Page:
Traits and Characteristics
The Shetland Sheepdog is a small, agile dog, longer than they are tall. Their gait is smooth, effortless, and ground covering, imparting good agility, speed, and endurance essential in a herding dog. They have a double coat, with a short, dense undercoat and a long, straight, harsh outer coat. Their expression is is often gentle, intelligent, and questioning. Although they can resemble a Rough Collie in miniature, subtle differences distinguish the two breeds.
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Friendliness to Dogs
Friendliness to Other Pets
Friendliness to Strangers
Ease of Training
Disclaimer: While the characteristics mentioned here may frequently represent this breed, dogs are individuals whose personalities and appearances will vary. Please consult the adoption organization for details on a specific pet.
The Shetland Sheepdog is often extremely bright, extremely sensitive, and extremely willing to please. This combination makes for a dog that can be very amenable, quick to learn, and devoted to their family. They are not only gentle, playful, amiable, and companionable, but also can usually get along well with children, although they may nip at heels in play. They can be reserved and often timid toward strangers. They tend to bark a lot.
The Sheltie is energetic, but their exercise needs can be met with a good walk, short jog, or active game and training session. Their thick coat needs brushing or combing every other day.
- Major concerns: dermatomyositis
- Minor concerns: CEA, PRA, trichiasis, cataract, CHD, hemophilia, hypothyroidism, Legg-Perthes, patellar luxation, allergies
- Occasionally seen: PDA, deafness, epilepsy
- Suggested tests: eye, hip
- Life span: 12–14 years
- Note: May be sensitive to ivermectin
The ancestors of the Shetland Sheepdog were the herding dogs of Scotland that also provided the basis for the Collie and Border Collie. Some of these dogs were quite small, measuring only about 18 inches in height. The Shetland Sheepdog almost certainly is derived from these early Collie type dogs, which then were further developed on the Shetland Islands. Some Iceland dogs may have also played a role, and perhaps even a black and tan King Charles Spaniel.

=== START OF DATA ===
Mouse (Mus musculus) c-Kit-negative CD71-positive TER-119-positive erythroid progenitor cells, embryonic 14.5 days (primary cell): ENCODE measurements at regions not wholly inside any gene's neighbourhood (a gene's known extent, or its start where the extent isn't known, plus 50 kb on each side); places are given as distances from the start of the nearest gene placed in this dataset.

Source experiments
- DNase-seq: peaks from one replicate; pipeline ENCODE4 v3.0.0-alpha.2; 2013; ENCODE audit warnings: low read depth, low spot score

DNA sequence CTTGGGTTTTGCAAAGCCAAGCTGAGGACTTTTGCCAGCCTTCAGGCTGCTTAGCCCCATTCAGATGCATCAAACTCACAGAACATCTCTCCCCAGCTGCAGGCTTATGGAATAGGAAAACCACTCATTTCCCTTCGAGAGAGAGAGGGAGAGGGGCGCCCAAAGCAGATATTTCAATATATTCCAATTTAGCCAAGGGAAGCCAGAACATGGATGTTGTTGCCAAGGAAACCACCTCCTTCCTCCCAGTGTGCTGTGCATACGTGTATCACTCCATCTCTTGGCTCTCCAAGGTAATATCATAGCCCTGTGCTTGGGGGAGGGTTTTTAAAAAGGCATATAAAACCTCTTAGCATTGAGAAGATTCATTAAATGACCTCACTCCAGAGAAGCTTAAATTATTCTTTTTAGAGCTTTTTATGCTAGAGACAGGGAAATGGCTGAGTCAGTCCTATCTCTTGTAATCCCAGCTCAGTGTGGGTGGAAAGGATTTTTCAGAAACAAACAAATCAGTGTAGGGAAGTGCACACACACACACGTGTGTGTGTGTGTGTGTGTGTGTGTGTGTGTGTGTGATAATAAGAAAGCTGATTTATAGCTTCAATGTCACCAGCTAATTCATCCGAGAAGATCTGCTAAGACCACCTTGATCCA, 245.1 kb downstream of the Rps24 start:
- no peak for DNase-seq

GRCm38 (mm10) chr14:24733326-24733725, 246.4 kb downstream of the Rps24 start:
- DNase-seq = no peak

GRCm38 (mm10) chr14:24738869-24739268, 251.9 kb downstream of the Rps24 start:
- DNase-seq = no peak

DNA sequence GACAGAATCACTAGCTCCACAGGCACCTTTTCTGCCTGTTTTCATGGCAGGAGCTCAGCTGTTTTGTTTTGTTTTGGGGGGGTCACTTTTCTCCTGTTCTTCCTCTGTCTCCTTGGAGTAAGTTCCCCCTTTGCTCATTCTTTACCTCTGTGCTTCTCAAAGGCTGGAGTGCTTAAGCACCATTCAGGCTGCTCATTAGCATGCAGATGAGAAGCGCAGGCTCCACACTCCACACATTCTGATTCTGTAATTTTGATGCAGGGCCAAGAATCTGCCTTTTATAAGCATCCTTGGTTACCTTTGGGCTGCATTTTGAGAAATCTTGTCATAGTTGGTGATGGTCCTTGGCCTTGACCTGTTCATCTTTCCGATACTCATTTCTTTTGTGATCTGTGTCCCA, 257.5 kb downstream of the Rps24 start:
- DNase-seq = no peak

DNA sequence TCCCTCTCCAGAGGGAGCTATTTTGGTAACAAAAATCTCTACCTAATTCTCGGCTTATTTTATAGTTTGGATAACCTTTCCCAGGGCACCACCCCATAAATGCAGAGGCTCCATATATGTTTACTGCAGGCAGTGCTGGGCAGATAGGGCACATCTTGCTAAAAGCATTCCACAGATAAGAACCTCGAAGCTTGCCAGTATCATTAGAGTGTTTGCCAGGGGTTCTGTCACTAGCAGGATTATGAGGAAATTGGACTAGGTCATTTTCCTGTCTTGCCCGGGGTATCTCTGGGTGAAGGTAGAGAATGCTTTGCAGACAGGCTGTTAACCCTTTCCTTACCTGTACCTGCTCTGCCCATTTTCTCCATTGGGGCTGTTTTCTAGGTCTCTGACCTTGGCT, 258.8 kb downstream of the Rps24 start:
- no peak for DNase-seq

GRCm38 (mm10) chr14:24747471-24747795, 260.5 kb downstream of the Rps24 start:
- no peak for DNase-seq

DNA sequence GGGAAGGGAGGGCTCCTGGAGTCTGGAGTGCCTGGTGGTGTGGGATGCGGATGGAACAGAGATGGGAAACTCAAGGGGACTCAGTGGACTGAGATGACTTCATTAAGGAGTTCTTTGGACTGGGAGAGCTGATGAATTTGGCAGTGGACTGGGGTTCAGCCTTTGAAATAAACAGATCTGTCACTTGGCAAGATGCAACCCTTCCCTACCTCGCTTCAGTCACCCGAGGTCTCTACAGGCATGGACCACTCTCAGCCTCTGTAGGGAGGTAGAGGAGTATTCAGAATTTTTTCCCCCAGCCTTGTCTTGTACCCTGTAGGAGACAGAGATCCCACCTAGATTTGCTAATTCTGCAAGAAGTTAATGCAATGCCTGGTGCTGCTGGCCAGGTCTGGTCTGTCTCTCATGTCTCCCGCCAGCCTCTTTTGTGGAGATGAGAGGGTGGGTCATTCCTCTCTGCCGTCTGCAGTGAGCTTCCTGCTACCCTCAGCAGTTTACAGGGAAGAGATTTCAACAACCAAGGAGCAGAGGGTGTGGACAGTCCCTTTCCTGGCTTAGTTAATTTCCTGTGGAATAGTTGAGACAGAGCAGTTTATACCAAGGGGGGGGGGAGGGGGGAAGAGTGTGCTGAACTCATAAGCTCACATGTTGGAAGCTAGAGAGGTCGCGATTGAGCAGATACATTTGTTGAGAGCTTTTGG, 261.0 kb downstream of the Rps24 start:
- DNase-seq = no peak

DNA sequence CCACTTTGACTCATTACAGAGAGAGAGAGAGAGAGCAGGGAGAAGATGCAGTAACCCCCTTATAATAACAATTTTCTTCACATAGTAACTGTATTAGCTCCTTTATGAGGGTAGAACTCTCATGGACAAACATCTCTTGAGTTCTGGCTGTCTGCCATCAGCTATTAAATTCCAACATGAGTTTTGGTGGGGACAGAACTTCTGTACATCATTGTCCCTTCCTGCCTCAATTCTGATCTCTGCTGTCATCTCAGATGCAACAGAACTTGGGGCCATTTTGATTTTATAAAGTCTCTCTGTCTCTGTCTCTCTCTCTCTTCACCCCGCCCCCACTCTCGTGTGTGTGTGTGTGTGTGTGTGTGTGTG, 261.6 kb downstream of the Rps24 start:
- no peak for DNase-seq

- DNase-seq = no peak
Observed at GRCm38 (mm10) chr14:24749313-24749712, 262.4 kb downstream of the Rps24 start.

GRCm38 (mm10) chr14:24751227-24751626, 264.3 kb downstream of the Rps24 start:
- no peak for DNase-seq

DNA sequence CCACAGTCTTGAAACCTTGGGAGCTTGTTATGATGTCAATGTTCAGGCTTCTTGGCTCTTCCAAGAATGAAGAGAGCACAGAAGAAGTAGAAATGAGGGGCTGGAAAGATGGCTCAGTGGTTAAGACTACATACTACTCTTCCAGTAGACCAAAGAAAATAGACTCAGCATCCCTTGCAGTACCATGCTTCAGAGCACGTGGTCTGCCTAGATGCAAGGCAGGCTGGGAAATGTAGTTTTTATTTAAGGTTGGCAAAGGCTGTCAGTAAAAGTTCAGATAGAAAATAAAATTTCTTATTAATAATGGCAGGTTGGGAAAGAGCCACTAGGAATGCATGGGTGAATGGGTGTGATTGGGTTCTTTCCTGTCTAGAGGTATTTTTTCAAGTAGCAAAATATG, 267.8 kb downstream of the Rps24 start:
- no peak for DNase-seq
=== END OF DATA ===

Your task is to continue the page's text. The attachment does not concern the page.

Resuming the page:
The scarcity of vegetation favored smaller animals, and the dogs needed to herd them were proportionately smaller. In a land with few fences, an adept herder was essential to keep livestock away from cultivated land. As an all-around farm dog, they herded not only sheep but also ponies and chickens. In some remote areas, it was customary to keep all animals in the family’s home building during winter, and an amiable herding dog no doubt worked their way right into the family part of the home.
The British naval fleet used to frequent the islands for maneuvers, and often bought puppies to take home to England. Early dogs were referred to as Toonie dogs (Toon being the local Shetland word for farm), but they later became known as Shetland Collies. Collie enthusiasts objected to the name, so it was changed to Shetland Sheepdog. Dogs of this breed are far more often referred to by their nickname of “Sheltie,” however. Following the immense popularity of the Collie, the Sheltie became the answer to the family wanting a loyal, striking pet of smaller size, and they are one of the most popular breeds in the world.